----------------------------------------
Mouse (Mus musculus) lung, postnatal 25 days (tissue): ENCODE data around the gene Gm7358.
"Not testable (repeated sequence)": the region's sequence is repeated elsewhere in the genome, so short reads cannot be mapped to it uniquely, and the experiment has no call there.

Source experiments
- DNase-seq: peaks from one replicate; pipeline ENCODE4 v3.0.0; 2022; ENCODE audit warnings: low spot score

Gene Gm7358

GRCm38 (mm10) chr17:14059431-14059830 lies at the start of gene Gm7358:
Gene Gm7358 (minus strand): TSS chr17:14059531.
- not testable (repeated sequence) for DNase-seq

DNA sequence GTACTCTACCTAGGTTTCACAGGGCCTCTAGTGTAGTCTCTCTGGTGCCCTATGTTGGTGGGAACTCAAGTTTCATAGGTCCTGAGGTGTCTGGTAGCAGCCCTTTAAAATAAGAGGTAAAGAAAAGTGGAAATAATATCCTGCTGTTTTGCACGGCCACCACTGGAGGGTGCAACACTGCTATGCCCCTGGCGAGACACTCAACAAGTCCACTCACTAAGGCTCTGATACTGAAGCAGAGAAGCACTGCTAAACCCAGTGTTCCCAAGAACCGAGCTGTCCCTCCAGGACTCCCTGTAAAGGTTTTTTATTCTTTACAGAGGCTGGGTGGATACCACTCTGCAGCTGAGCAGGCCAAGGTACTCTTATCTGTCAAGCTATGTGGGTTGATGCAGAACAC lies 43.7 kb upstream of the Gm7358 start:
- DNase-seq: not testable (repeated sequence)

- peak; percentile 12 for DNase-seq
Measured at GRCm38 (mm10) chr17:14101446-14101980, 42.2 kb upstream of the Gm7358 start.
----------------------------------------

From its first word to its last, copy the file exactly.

Mouse (Mus musculus) lung, postnatal 25 days (tissue): ENCODE data around the gene Gm7358.
"Not testable (repeated sequence)": the region's sequence is repeated elsewhere in the genome, so short reads cannot be mapped to it uniquely, and the experiment has no call there.

Source experiments
- DNase-seq: peaks from one replicate; pipeline ENCODE4 v3.0.0; 2022; ENCODE audit warnings: low spot score

Gene Gm7358

GRCm38 (mm10) chr17:14059431-14059830 lies at the start of gene Gm7358:
Gene Gm7358 (minus strand): TSS chr17:14059531.
- not testable (repeated sequence) for DNase-seq

DNA sequence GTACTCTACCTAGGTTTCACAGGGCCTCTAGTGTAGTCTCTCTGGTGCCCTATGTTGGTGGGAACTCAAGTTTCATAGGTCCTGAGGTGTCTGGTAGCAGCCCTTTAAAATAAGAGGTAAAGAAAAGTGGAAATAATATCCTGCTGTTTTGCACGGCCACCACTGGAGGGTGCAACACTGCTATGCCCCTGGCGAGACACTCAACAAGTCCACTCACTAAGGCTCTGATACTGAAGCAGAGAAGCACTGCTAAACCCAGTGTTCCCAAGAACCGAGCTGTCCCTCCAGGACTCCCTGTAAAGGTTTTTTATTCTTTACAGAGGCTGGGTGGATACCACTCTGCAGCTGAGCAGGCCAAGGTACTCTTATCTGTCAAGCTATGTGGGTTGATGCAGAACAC lies 43.7 kb upstream of the Gm7358 start:
- DNase-seq: not testable (repeated sequence)

- peak; percentile 12 for DNase-seq
Measured at GRCm38 (mm10) chr17:14101446-14101980, 42.2 kb upstream of the Gm7358 start.